Himachal Pradesh High Court Grants Bail to Accused Charged for Offence of Grievous Hurt

Must Read

Madras High Court Observes Unexplained Delay in Procedural Safeguards, Quashes Detention Through Writ Petition

A Writ Petition was filed under Article 226 to issue a writ of Habeas Corpus. The petitioner P. Lakshmi,...

UK Court of Appeal Rules Home Department’s Deportation Policy of Immigrants Unlawful

Britain’s Court of Appeal quashed the Home Department’s deportation policy, declaring it unlawful; criticizing it for being too stringent...

Inordinate and Unexplained Delay in Considering Representation by Government Renders Detention Order Illegal: Madras High Court

A Petition under Article 226 of the Constitution was filed in the Madras High Court to declare the detention...

Privy Council Clarifies Approach To Winding up in “Deadlock” Cases in the Case of Chu v. Lau

The Judicial Committee of the Privy Council clarified several aspects of the law concerning just and equitable winding-up petitions,...

Madras High Court Directs Hospital To Submit Necessary Medical Reports to Authorization Committee for Approval of Kidney Transplant

A Writ Petition was filed under Article 226 to issue a Writ of Mandamus to K.G. Hospital, Coimbatore by...

Punjab Woman Evokes Petition for Protection Fearing Honour Killing

In the case of Divya Mattu and another vs State of Punjab and others, the petitioner, Divya, fearing honour...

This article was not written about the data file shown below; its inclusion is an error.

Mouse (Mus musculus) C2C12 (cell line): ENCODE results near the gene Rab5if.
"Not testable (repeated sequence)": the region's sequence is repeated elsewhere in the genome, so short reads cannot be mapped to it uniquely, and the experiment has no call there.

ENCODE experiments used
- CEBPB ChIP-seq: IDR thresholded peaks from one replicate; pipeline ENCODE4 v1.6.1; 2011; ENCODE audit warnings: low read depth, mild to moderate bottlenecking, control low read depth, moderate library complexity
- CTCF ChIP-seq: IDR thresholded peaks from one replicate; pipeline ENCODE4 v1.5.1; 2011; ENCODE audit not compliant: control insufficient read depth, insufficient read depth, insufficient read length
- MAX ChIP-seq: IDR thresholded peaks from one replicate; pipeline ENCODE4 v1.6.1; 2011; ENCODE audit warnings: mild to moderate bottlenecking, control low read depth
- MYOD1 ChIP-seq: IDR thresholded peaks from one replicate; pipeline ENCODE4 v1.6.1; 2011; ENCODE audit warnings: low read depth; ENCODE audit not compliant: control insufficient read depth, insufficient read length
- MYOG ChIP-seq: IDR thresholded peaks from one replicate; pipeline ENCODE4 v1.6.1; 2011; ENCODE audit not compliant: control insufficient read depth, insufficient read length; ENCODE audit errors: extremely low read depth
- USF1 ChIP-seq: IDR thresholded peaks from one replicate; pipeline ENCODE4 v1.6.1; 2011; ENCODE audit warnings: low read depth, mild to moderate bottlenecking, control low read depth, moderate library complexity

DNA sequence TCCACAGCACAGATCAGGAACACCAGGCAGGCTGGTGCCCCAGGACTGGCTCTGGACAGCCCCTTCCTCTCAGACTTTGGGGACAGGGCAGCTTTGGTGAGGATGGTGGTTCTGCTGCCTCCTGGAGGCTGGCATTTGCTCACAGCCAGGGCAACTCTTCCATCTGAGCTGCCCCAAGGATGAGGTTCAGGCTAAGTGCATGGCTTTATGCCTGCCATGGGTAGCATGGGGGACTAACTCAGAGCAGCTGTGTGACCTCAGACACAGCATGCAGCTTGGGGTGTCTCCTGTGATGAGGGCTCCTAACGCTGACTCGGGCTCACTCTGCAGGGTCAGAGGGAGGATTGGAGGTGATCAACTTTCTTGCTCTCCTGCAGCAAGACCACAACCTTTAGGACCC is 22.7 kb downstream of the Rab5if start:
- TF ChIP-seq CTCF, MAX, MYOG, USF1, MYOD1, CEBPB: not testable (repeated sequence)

Follow us

In this case, the accused (herein, petitioners) were charged for the offence of grievous hurt. The arrest occurred after hurting the respondents, following a heated argument. The petitioners later filed for interim bail. The respondents opposed the bail as they feared further hurt.

Brief Facts of the Case 

While one of the complainants was slashing a branch of a tree, the branch fell into one of the petitioner’s house. Being annoyed by this, the petitioner went to the complainant. Thus, an argument broke out. The petitioner started to abuse the complainant in a physical and verbal manner. The complainant cried for help after which the other complainants came to help. Thereafter, other petitioners joined petitioner no.1 in the attack. The petitioners also attacked the complainants in a brutal manner. 

It is imperative to note that the petitioners attacked the complainant’s house with stones. When they tried to escape, the petitioners restrained and threatened the complainants. The complainants suffered several injuries. Some of these injuries were also life-threatening. The complainants, as a result, filed an FIR and consequently, the police arrested the petitioners. 

The police made a status report based on the statements given by the complainants under Section 154 of CrPC. The police charged them under several offences as per the Indian Penal Code. The offences included an attempt to murder (Section 307), and an intentional insult to breach peace (Section 504). The petitioners were also accused of criminal intimidation (Section 506). Charges relating to weapons and unlawful assembly were also filed. Meanwhile, the petitioners filed for interim bail under Section 438 of CrPC. The complainants have, however, opposed the bail under Section 439(2) of CrPC.

Petitioner’s Arguments

The petitioners have claimed to be innocent. They stated that the charges filed against them were wrong and false. Moreover, the counsel argued that there was no need for interrogation. This is for the very reason that nothing can be recovered from them now.  Further, they are not in a position to affect the investigation in any manner. They also claimed that they have been cooperating with the investigation. 

Furthermore, the petitioners argued that they have suffered injuries as well. This fact was discernible from the police reports. Thus, the counsel argued that these injuries will have to be explained. This would then help in making their case for bail. Thus, the petitioners prayed before the High Court to allow their petition.